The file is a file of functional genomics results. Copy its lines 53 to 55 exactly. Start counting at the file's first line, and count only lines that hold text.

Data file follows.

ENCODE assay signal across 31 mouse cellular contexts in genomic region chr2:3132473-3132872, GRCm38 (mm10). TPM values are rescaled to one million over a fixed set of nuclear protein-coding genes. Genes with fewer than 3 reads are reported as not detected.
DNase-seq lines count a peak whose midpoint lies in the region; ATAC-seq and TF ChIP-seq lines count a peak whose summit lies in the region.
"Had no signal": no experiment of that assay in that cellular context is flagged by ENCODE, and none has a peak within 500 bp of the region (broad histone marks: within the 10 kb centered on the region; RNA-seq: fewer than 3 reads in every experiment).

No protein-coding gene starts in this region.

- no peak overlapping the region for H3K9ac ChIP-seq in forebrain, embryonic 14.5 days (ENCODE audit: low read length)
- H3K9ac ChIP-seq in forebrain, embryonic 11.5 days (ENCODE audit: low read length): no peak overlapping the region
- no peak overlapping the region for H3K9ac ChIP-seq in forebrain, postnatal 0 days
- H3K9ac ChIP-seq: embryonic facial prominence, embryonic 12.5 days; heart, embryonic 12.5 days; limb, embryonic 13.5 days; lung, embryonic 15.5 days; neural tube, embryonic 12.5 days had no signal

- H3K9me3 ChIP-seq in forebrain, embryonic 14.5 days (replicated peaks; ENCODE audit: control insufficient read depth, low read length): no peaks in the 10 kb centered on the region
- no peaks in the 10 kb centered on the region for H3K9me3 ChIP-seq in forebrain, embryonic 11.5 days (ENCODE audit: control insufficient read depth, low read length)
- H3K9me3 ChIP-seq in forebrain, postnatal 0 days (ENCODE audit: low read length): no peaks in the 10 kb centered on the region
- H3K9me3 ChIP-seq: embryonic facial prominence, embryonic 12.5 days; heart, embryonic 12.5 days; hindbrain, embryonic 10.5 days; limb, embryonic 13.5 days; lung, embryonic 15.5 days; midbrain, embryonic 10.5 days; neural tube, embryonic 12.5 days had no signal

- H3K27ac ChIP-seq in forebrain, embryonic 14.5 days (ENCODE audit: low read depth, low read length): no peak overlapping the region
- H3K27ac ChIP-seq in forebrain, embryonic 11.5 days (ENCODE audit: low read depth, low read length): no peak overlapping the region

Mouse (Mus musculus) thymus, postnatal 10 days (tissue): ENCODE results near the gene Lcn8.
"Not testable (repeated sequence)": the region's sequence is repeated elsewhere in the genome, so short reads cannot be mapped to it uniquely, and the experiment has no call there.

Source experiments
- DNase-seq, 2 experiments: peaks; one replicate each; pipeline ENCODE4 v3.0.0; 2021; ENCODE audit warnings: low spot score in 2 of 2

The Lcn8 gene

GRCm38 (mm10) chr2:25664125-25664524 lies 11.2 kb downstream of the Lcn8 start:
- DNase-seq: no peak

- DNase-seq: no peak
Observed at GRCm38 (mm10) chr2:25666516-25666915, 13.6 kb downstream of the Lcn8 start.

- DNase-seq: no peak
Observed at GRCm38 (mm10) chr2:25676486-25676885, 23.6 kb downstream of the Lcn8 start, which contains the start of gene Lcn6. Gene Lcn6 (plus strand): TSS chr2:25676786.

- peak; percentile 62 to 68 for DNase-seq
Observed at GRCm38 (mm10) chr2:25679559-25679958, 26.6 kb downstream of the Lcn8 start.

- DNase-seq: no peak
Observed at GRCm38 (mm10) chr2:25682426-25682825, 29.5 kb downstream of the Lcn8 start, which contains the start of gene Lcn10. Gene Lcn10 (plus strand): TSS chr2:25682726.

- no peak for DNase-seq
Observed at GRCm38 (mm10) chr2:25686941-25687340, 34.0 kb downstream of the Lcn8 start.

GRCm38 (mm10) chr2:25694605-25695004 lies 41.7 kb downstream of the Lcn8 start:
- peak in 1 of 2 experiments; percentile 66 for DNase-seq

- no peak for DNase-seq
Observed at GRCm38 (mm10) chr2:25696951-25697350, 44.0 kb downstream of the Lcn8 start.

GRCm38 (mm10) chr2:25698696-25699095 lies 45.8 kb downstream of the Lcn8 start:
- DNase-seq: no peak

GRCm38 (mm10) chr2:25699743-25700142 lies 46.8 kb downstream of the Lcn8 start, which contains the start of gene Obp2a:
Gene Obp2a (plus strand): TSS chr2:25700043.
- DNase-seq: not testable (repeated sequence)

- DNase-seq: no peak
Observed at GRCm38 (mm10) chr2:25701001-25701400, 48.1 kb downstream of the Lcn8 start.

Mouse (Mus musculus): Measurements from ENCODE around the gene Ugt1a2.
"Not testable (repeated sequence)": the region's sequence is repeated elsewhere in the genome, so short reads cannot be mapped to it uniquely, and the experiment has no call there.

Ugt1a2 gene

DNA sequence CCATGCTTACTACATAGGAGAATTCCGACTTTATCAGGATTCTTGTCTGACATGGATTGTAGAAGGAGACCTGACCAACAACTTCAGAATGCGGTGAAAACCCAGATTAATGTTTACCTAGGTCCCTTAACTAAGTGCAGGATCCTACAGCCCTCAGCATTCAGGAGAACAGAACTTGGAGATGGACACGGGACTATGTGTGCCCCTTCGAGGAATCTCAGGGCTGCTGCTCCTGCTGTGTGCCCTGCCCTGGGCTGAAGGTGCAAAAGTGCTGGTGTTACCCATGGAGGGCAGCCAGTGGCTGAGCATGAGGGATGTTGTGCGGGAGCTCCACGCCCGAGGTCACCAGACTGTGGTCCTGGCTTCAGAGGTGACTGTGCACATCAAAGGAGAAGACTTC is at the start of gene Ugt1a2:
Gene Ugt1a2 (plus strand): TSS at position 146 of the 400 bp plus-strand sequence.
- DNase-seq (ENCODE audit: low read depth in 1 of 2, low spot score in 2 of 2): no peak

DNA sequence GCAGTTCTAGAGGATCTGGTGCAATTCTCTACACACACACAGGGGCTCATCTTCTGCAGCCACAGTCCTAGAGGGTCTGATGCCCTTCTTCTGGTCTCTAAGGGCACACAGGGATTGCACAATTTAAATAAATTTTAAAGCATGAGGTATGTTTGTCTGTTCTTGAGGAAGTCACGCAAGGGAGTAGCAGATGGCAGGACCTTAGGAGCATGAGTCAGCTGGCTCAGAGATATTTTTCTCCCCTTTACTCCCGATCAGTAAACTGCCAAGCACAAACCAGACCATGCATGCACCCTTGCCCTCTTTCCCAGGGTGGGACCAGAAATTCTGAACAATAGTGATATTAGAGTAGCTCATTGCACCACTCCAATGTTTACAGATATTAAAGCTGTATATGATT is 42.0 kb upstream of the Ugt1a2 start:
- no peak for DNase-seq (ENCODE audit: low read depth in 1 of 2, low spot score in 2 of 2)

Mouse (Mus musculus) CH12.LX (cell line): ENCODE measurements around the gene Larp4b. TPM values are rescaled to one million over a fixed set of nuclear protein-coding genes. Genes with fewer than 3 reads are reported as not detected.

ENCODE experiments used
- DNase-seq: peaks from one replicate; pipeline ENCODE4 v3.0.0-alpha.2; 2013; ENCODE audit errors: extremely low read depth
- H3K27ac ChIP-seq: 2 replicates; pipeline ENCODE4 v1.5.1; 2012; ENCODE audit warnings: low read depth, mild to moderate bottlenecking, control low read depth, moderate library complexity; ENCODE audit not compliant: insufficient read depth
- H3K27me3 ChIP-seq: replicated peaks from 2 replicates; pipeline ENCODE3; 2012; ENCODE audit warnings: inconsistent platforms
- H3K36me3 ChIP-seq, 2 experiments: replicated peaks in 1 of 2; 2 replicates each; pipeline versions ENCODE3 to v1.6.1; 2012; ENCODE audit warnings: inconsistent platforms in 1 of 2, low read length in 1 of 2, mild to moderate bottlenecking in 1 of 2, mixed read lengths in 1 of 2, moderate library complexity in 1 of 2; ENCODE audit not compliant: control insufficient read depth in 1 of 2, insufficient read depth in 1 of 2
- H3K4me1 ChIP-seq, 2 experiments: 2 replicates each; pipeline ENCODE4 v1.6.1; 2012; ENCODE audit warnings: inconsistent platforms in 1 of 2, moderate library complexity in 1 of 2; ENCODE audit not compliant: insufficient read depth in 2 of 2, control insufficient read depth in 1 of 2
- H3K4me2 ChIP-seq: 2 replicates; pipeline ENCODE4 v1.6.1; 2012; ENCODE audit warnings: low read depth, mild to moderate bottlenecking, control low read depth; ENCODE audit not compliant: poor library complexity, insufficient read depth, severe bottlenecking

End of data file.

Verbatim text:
- DNase-seq: peaks from one replicate; pipeline ENCODE4 v3.0.0-alpha.2; 2013; ENCODE audit errors: extremely low read depth
- H3K27ac ChIP-seq: 2 replicates; pipeline ENCODE4 v1.5.1; 2012; ENCODE audit warnings: low read depth, mild to moderate bottlenecking, control low read depth, moderate library complexity; ENCODE audit not compliant: insufficient read depth
- H3K27me3 ChIP-seq: replicated peaks from 2 replicates; pipeline ENCODE3; 2012; ENCODE audit warnings: inconsistent platforms